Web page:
• Perovskia atropurpurea (Russian sage) – Flowers from summer into autumn. Loves hot, dry conditions. Bluish-purple flowers & fragrant silvery foliage. Quite a tall grower so best out of wind.
Plants for sun or part-shade with good drainage.
Hemerocallis (Daylily) – Plants in a wide range of colours & flowering times available – early, mid or late season. Some are repeat flowering from spring until autumn. Each flower lasts only a day but the plants produce a number of flowers on each stem. Drought resistant.
Sedum – A great plant that can tolerate heat, drought, or cold & is low maintenance. Various sizes, foliage & flower colours of pink, red or white. Summer into autumn flowering.
Asiatic lily – Grow quickly from bulbs. Plant in autumn or early spring. A wide range of single or bi-coloured flowers available. Most flower in early or midsummer. Some varieties are fragrant. They bulk up quickly so can be split to make more plants.
Geranium (Cranesbill) – A range of flower colours to choose from – white, pink, blue or light purple in a range of sizes & can flower in late spring, summer & autumn. Some flower once but some varieties repeat flower from early summer right through until October. Many have attractive veined or mottled foliage. Varieties with green leaves often turn red in autumn. Some new varieties have been bred with more unusual chocolate coloured foliage. Choose from low, carpet growing plants or others that grow taller. Some varieties that can look a bit straggly in midsummer so cut them back & they will flower again.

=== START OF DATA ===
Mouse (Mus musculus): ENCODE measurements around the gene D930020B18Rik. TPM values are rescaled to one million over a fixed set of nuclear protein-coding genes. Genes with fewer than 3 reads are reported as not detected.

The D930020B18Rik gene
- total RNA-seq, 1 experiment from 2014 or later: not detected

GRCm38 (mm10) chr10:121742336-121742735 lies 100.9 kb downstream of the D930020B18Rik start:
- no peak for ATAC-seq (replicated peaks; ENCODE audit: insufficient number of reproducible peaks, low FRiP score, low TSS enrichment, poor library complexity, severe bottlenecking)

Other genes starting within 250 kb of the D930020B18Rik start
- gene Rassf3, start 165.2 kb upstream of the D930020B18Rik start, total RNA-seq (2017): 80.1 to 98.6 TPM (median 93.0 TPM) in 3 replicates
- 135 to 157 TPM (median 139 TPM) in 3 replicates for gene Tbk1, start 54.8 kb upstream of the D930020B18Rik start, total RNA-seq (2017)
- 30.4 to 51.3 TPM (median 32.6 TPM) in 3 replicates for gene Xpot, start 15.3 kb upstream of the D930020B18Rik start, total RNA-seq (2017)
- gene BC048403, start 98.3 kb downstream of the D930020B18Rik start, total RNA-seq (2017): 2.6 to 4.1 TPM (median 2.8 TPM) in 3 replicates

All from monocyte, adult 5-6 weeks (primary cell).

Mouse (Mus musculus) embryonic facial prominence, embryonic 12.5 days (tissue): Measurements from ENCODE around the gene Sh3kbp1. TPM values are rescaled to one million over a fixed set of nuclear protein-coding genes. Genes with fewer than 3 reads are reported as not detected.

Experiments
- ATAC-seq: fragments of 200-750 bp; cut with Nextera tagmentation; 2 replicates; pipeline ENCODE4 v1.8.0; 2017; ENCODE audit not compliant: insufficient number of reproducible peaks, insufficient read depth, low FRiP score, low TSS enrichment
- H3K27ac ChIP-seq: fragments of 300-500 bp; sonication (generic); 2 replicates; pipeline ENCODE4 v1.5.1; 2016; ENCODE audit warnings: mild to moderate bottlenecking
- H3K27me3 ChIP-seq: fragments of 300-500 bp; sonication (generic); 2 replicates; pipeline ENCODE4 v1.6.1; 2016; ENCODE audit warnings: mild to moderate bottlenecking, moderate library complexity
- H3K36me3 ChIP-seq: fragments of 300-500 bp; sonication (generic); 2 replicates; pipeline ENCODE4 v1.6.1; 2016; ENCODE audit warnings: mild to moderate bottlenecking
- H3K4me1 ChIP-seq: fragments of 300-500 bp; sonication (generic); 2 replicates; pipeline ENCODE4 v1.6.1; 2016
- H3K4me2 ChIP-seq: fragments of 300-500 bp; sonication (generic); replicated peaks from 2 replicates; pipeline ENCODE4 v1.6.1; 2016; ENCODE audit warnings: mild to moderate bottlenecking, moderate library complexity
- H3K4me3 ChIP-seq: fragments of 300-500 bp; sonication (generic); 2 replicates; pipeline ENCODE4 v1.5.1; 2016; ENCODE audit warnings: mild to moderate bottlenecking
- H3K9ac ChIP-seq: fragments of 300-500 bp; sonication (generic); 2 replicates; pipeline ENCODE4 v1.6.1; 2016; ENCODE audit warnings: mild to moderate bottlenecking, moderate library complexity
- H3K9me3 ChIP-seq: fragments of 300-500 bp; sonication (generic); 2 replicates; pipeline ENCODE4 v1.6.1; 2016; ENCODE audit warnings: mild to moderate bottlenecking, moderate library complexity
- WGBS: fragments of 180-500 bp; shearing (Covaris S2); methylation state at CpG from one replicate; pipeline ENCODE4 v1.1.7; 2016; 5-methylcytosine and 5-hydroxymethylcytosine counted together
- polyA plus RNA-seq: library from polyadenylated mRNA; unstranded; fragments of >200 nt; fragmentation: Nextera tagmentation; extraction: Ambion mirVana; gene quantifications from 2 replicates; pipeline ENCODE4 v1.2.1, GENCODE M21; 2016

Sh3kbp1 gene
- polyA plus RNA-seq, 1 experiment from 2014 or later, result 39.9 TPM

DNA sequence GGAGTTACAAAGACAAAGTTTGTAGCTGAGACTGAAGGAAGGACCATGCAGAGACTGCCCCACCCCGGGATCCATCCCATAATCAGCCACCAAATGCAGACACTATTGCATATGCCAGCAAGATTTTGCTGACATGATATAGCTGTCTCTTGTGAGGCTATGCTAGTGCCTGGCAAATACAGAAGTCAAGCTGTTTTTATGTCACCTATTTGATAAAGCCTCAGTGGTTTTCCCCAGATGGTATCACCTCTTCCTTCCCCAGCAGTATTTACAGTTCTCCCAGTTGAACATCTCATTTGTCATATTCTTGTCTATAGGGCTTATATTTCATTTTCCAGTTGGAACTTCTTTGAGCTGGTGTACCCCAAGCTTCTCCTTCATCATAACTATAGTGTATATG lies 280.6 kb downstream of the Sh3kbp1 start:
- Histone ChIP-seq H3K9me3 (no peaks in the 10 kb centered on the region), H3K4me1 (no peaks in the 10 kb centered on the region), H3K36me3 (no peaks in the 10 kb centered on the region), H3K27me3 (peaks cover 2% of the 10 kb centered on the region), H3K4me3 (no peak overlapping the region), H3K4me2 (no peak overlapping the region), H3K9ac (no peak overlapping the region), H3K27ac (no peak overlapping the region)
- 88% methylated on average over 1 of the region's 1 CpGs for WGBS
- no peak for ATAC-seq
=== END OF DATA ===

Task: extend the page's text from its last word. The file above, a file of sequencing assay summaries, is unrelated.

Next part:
Lilium spp (Oriental lily) – These lilies provide colour & fragrance from mid to late summer. Pink, white, rose, cream or pale orange flowers can be speckled or striped. Can be easily grown from bulbs planted in spring or autumn.
Paeony – Flower colours range from white, red, yellow, pink & red. Some Peonies are fragrant. Select from single, semi-double or double flowered varieties. Foliage can be attractive when the plant is just coming into growth & after flowering. Seed pods also create interest. Flower between May & June. Plants require shallow planting with the crown being planted just under the soil’s surface & might need staking.
Plants for shade in well-drained or moisture retentive soil.
To ensure your pot holds moisture it is best to mulch the surface with gravel, grit or bark. Moisture retaining granules can also be mixed into the compost but shouldn’t be necessary with soil based compost. Terracotta pots lose moisture through the sides especially in hot weather. You can seal this inside with a waterproof sealant, put a layer of polythene in the container before adding the compost, put a large plastic pot inside the container or alternatively use glazed ornamental pots.